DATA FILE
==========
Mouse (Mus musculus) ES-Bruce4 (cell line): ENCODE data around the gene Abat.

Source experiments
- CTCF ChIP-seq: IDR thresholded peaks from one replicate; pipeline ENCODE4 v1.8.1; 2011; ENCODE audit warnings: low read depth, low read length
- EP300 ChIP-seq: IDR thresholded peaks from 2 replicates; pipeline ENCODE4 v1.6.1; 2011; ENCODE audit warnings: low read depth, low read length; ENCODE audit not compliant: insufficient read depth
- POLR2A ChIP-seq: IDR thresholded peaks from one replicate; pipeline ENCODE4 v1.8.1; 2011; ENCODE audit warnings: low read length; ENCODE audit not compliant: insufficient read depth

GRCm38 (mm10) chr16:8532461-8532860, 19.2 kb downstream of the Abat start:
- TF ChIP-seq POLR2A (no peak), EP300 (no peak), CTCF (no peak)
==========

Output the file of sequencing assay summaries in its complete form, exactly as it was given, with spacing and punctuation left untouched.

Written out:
Mouse (Mus musculus) ES-Bruce4 (cell line): ENCODE data around the gene Abat.

Source experiments
- CTCF ChIP-seq: IDR thresholded peaks from one replicate; pipeline ENCODE4 v1.8.1; 2011; ENCODE audit warnings: low read depth, low read length
- EP300 ChIP-seq: IDR thresholded peaks from 2 replicates; pipeline ENCODE4 v1.6.1; 2011; ENCODE audit warnings: low read depth, low read length; ENCODE audit not compliant: insufficient read depth
- POLR2A ChIP-seq: IDR thresholded peaks from one replicate; pipeline ENCODE4 v1.8.1; 2011; ENCODE audit warnings: low read length; ENCODE audit not compliant: insufficient read depth

GRCm38 (mm10) chr16:8532461-8532860, 19.2 kb downstream of the Abat start:
- TF ChIP-seq POLR2A (no peak), EP300 (no peak), CTCF (no peak)